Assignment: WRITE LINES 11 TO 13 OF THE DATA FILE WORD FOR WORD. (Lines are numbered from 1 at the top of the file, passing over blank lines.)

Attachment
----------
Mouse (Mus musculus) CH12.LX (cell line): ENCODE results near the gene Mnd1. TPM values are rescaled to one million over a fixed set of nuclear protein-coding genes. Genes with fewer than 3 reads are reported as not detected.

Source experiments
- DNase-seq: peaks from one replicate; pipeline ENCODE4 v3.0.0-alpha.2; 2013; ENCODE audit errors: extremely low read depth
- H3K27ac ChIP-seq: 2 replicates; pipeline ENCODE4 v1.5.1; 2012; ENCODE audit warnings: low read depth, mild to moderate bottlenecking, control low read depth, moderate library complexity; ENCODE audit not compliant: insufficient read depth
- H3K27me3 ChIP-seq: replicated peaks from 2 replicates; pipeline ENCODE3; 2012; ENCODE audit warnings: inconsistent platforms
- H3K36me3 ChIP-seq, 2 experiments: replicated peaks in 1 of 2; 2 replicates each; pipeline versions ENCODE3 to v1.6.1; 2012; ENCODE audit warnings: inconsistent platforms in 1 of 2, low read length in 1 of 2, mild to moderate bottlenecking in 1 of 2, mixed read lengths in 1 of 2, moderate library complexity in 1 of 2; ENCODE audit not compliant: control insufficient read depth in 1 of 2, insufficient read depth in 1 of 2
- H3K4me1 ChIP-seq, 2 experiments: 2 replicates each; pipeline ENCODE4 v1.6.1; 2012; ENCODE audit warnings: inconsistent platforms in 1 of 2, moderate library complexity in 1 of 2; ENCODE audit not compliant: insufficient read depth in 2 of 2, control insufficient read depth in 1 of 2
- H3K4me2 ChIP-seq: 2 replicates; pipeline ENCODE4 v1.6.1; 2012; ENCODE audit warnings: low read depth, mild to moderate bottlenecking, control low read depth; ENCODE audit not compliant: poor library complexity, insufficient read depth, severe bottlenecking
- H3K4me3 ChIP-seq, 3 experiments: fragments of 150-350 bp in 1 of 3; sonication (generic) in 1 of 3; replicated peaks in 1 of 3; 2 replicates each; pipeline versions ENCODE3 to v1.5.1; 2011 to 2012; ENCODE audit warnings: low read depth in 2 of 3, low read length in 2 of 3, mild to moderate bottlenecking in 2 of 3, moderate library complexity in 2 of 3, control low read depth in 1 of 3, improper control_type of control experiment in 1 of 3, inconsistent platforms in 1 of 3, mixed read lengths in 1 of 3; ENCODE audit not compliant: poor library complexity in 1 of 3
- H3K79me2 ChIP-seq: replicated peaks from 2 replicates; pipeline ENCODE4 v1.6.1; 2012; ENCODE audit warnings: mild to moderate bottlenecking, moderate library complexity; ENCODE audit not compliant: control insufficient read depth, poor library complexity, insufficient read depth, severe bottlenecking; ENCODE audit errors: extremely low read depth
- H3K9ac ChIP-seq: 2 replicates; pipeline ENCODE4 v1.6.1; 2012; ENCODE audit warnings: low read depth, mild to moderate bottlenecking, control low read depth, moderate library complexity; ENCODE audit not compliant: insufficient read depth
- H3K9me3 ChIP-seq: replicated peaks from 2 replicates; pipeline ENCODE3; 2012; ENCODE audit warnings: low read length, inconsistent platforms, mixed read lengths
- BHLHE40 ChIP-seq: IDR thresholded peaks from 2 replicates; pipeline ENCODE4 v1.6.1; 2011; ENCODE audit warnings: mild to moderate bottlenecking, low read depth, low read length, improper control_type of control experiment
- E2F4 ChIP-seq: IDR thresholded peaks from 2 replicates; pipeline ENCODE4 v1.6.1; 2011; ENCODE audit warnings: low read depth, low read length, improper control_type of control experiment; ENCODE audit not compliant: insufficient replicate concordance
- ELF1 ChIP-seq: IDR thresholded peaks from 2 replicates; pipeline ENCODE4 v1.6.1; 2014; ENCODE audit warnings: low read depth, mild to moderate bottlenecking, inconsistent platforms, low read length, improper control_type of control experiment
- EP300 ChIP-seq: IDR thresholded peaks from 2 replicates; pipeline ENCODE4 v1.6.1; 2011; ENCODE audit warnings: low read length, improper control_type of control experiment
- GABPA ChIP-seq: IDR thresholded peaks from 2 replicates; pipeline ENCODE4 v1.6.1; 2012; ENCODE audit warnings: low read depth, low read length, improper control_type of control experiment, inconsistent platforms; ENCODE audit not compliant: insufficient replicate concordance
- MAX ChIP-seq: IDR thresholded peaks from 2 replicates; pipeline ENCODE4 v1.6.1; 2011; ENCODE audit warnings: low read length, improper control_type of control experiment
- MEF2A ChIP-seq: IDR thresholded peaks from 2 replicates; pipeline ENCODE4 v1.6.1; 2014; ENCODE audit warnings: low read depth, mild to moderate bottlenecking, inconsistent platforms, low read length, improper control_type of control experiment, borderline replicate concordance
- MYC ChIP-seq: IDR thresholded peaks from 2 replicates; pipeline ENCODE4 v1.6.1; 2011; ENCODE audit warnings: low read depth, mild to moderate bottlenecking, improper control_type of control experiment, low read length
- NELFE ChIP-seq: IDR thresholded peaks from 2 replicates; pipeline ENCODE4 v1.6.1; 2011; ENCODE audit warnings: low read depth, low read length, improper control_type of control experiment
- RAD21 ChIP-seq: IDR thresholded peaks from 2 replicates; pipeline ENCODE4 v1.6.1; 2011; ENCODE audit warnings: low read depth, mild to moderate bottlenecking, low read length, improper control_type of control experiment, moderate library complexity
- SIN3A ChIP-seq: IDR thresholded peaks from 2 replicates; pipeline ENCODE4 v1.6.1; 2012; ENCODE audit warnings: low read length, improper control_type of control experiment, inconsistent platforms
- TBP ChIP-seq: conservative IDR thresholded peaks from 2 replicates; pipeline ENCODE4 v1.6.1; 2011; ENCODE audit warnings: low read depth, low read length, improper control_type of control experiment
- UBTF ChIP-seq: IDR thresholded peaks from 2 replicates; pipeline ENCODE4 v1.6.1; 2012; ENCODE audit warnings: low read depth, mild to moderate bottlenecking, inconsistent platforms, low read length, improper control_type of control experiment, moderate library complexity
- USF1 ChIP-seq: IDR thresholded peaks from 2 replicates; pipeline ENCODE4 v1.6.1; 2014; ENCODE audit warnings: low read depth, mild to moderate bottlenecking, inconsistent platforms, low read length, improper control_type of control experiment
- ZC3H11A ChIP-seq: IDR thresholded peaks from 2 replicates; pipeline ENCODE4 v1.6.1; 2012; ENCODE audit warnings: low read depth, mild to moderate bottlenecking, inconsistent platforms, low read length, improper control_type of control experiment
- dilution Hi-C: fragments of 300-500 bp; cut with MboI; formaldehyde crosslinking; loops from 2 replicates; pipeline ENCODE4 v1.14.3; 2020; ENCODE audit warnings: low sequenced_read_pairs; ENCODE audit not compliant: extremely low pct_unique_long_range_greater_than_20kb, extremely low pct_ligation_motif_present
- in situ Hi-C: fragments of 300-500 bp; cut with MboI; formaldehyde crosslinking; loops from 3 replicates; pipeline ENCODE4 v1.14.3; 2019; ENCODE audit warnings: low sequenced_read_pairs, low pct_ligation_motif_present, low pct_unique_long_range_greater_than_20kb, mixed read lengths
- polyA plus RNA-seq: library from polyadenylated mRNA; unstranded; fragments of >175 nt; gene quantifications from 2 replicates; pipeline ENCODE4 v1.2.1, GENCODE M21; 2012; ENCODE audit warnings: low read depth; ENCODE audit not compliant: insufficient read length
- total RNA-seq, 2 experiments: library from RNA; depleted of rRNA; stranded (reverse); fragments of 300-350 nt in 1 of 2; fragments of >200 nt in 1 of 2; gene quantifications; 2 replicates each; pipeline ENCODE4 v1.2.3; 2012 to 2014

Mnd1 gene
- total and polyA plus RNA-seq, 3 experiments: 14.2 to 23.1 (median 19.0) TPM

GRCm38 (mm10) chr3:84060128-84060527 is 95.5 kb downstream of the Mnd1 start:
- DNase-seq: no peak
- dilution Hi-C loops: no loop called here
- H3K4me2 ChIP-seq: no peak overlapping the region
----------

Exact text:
- H3K9ac ChIP-seq: 2 replicates; pipeline ENCODE4 v1.6.1; 2012; ENCODE audit warnings: low read depth, mild to moderate bottlenecking, control low read depth, moderate library complexity; ENCODE audit not compliant: insufficient read depth
- H3K9me3 ChIP-seq: replicated peaks from 2 replicates; pipeline ENCODE3; 2012; ENCODE audit warnings: low read length, inconsistent platforms, mixed read lengths
- BHLHE40 ChIP-seq: IDR thresholded peaks from 2 replicates; pipeline ENCODE4 v1.6.1; 2011; ENCODE audit warnings: mild to moderate bottlenecking, low read depth, low read length, improper control_type of control experiment